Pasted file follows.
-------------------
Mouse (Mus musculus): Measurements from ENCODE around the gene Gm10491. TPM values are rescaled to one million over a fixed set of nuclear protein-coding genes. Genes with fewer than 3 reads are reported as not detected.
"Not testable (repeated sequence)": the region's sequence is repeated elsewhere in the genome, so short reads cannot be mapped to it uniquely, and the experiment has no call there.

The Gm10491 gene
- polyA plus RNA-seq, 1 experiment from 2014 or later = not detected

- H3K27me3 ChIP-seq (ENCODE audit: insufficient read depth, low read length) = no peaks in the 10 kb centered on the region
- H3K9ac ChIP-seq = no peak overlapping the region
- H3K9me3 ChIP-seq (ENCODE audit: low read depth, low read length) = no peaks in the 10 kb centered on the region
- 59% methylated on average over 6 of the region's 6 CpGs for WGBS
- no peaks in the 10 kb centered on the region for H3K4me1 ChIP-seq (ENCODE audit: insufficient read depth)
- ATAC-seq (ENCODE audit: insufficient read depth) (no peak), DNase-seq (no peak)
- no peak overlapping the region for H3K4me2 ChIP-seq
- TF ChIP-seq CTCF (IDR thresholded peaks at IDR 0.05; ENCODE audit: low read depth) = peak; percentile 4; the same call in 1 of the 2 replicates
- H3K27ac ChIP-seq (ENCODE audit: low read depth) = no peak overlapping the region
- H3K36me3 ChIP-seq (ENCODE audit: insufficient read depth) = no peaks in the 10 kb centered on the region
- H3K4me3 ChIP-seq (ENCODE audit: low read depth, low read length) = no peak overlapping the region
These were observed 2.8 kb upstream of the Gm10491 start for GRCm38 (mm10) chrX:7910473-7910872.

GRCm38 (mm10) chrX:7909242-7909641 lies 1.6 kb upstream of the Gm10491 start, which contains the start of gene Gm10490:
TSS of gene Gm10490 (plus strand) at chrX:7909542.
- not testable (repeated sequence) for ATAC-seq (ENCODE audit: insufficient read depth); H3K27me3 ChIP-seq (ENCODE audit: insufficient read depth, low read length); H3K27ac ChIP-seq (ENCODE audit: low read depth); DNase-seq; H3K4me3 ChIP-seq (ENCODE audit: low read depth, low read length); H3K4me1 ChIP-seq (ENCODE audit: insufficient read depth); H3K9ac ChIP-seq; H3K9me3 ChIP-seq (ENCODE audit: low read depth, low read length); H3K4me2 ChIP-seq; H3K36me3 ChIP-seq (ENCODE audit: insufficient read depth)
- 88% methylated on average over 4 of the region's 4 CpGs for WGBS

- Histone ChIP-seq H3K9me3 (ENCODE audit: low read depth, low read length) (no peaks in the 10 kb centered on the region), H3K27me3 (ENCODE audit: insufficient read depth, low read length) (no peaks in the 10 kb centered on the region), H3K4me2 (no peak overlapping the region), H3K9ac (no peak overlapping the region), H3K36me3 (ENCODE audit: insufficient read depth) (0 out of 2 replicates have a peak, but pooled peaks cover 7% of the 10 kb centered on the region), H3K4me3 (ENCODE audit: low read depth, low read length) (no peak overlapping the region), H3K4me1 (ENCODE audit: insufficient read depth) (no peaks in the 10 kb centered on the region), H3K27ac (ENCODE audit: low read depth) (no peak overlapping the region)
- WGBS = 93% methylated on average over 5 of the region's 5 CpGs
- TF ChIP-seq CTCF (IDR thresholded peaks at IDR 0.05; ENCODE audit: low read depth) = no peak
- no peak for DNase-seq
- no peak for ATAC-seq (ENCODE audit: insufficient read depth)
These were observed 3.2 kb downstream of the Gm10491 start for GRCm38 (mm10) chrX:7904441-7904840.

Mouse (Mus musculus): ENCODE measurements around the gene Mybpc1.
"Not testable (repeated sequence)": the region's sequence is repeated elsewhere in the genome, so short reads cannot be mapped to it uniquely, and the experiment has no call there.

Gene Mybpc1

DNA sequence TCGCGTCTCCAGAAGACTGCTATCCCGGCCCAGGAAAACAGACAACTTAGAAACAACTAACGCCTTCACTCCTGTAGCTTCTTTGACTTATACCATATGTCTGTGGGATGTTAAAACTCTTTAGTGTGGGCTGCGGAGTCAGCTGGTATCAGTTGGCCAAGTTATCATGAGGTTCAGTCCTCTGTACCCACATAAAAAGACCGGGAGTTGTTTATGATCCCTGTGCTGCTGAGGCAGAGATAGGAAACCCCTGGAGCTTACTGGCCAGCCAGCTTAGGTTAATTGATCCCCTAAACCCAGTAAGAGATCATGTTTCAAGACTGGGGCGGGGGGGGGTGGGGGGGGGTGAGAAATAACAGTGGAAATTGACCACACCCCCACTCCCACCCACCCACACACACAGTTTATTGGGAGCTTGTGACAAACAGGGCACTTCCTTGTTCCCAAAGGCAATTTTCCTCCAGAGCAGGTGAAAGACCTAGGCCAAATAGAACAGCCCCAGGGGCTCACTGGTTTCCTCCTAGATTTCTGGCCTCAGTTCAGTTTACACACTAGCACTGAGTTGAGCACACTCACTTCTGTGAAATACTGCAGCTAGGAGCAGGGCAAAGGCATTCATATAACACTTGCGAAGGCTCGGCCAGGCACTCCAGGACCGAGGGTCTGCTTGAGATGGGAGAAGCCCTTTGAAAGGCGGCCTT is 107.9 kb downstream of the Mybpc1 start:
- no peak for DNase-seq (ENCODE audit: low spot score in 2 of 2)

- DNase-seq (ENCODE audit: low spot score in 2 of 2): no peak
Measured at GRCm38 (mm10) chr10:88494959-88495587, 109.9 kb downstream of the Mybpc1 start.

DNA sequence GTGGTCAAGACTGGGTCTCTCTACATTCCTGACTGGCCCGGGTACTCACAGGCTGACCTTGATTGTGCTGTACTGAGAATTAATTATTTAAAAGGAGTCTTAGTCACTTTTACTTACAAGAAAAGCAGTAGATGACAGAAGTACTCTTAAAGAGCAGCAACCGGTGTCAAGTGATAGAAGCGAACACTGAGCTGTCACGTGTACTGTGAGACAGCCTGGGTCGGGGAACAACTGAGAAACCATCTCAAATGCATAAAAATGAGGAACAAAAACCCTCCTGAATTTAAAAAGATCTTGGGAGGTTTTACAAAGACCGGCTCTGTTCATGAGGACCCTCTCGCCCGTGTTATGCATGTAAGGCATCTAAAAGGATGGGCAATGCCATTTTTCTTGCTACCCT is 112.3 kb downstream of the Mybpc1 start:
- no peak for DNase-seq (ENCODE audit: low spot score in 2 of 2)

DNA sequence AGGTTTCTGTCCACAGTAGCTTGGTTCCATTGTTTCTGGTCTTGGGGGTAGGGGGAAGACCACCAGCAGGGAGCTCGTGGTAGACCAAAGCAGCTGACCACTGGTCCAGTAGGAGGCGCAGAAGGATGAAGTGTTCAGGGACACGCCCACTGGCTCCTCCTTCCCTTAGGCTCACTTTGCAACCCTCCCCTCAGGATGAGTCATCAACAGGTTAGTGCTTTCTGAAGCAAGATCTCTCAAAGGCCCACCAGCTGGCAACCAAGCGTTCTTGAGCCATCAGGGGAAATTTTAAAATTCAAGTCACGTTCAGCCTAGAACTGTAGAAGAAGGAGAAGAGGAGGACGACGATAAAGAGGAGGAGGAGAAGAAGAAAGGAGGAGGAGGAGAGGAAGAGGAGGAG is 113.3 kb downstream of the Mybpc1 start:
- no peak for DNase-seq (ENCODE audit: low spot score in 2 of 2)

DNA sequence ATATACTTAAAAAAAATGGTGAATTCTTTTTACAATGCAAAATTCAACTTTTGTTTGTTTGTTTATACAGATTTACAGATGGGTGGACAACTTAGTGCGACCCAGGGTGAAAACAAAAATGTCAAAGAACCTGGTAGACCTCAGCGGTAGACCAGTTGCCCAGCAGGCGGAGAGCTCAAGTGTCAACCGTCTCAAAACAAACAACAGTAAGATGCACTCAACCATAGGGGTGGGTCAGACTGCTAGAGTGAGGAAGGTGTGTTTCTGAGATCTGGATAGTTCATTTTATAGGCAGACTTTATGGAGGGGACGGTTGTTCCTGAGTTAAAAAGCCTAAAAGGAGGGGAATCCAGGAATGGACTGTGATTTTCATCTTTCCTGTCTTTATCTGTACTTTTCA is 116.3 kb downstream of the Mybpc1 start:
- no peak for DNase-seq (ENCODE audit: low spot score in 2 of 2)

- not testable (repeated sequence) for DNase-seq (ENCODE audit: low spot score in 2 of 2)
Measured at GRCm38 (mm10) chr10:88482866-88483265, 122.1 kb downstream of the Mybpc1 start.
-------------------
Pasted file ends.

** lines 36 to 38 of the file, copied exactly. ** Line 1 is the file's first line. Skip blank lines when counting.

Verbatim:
DNA sequence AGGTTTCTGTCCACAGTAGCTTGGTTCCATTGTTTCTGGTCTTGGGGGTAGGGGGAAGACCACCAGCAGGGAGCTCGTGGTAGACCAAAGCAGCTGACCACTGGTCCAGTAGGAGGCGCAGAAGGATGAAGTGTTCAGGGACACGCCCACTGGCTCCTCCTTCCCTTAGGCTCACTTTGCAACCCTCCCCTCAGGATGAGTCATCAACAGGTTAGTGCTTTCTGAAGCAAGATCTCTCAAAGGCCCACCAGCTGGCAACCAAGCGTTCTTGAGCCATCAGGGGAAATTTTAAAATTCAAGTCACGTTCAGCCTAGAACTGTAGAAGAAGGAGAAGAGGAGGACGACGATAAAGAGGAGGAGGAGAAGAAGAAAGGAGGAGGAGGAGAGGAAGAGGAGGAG is 113.3 kb downstream of the Mybpc1 start:
- no peak for DNase-seq (ENCODE audit: low spot score in 2 of 2)

DNA sequence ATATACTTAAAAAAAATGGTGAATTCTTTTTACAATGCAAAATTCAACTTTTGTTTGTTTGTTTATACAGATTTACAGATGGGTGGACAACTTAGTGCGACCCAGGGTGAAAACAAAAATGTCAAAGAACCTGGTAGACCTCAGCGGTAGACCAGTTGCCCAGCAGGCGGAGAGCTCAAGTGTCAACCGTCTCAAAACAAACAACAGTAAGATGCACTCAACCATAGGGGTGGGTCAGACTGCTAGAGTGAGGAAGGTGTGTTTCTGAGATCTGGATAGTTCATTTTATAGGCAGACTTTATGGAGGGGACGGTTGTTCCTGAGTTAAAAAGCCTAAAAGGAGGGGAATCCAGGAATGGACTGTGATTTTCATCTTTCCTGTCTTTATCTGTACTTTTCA is 116.3 kb downstream of the Mybpc1 start: